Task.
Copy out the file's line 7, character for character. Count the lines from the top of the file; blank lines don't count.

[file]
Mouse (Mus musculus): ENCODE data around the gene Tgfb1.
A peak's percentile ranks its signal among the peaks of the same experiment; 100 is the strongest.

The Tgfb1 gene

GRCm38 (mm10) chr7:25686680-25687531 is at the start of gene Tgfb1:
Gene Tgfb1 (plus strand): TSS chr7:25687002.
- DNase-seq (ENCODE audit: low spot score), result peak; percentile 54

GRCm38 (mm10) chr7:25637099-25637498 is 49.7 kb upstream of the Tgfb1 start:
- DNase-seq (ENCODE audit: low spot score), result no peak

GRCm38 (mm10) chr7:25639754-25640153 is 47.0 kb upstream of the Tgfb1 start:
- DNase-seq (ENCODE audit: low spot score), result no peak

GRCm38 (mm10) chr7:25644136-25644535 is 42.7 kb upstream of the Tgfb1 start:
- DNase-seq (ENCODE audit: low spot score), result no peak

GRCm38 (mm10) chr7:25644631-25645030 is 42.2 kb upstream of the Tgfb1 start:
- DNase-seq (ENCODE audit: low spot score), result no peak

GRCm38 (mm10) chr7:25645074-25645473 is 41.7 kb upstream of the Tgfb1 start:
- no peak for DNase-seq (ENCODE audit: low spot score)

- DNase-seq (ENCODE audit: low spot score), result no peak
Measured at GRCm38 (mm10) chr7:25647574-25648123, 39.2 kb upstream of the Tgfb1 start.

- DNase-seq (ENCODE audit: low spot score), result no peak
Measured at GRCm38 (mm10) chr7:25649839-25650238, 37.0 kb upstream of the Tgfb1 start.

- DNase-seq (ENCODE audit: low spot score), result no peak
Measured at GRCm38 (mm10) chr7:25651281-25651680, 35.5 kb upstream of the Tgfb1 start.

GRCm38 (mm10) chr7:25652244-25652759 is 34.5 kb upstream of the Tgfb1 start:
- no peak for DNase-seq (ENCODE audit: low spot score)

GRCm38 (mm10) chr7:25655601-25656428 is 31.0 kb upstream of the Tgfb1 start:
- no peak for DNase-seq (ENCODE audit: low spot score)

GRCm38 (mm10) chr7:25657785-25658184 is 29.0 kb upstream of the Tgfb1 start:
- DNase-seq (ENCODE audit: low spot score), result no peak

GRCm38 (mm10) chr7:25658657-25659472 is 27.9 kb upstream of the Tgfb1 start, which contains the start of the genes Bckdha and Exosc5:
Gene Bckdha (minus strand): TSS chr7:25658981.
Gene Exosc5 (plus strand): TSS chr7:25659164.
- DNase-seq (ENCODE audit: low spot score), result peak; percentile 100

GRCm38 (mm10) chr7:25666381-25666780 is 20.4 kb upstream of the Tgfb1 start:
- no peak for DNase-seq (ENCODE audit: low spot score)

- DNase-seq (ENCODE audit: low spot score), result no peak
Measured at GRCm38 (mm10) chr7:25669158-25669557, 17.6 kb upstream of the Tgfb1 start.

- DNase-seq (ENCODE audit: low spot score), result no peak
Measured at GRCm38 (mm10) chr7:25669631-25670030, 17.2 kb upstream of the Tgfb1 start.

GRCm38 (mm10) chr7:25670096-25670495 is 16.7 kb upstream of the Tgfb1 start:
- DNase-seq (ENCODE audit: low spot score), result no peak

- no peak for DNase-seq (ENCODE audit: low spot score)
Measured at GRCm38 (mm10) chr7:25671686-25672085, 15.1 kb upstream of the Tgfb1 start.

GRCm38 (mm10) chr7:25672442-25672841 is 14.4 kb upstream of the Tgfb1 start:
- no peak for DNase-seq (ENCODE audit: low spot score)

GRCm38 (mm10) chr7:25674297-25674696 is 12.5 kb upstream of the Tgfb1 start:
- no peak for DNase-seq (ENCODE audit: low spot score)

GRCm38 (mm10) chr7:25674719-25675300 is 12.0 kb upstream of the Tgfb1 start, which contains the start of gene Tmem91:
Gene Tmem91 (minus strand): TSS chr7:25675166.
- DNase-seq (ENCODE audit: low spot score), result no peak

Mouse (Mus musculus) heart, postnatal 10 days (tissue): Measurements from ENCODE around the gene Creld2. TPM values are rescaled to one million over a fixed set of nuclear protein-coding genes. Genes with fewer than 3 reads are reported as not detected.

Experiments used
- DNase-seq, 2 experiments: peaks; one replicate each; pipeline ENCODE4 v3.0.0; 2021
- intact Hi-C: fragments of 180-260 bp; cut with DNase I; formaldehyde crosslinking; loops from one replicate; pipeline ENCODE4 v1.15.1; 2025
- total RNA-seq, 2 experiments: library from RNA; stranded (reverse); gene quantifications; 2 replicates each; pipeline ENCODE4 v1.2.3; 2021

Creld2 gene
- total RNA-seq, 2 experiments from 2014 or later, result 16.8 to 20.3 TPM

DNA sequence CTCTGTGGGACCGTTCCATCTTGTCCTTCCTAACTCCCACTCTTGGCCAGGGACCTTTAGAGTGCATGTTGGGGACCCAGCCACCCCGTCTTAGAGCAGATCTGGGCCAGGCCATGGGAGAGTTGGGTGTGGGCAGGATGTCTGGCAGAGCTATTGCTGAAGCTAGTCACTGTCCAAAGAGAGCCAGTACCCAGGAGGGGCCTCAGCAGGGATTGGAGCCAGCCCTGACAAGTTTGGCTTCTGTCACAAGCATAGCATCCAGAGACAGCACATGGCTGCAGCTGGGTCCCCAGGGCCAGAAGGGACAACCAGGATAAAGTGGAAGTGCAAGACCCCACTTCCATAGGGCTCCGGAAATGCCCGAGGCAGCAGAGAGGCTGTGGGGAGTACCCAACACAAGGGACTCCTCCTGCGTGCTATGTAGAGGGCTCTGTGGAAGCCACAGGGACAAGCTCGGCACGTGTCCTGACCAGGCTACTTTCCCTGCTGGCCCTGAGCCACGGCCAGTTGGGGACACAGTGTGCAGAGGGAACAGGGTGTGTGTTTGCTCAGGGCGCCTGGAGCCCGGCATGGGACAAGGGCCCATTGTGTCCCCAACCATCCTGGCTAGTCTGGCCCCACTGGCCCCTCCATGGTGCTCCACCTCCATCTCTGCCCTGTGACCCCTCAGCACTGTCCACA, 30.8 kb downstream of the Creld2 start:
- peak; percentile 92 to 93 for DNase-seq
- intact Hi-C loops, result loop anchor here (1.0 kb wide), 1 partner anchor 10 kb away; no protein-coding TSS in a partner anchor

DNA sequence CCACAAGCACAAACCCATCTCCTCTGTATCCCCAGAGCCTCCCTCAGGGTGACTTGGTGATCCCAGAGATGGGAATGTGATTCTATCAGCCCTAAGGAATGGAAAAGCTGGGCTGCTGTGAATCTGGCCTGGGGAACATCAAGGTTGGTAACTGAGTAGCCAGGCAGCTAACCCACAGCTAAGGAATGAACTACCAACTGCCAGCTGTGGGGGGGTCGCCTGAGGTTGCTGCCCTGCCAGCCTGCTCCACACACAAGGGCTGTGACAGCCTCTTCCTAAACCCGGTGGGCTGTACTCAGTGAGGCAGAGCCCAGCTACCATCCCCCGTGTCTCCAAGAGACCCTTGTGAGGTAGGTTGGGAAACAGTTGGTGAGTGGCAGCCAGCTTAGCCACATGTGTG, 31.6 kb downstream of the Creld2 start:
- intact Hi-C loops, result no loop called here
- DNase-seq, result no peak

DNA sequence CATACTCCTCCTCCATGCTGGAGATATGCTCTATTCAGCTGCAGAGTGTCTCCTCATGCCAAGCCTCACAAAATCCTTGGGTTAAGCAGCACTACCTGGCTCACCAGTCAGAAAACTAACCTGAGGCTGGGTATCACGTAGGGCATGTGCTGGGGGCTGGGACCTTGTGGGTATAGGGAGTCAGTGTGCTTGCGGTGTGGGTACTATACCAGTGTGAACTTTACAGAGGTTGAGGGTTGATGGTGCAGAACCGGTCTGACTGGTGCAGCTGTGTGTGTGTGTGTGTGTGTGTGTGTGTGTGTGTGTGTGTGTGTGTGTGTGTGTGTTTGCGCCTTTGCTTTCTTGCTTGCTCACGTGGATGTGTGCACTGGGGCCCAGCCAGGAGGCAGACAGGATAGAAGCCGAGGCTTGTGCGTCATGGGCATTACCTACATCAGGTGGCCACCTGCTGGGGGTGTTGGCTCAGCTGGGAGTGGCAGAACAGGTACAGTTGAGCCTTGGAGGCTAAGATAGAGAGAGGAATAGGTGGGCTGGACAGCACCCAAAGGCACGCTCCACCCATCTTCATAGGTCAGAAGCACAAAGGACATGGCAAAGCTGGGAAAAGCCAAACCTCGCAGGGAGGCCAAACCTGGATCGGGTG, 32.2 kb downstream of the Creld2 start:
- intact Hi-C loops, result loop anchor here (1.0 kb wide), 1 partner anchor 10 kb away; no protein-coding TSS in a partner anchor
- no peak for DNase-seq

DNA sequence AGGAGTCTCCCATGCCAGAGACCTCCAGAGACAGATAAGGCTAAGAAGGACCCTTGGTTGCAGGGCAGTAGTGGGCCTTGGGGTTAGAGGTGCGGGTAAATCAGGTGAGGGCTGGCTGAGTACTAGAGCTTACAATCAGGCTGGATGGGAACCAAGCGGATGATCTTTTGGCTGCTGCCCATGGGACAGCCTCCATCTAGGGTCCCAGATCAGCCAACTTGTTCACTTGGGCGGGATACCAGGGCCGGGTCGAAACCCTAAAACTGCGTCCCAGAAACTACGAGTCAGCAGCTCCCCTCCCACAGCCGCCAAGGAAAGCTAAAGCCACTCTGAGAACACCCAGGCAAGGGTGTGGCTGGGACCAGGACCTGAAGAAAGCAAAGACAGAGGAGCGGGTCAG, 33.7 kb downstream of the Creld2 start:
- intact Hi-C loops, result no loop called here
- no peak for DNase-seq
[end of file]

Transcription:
GRCm38 (mm10) chr7:25637099-25637498 is 49.7 kb upstream of the Tgfb1 start: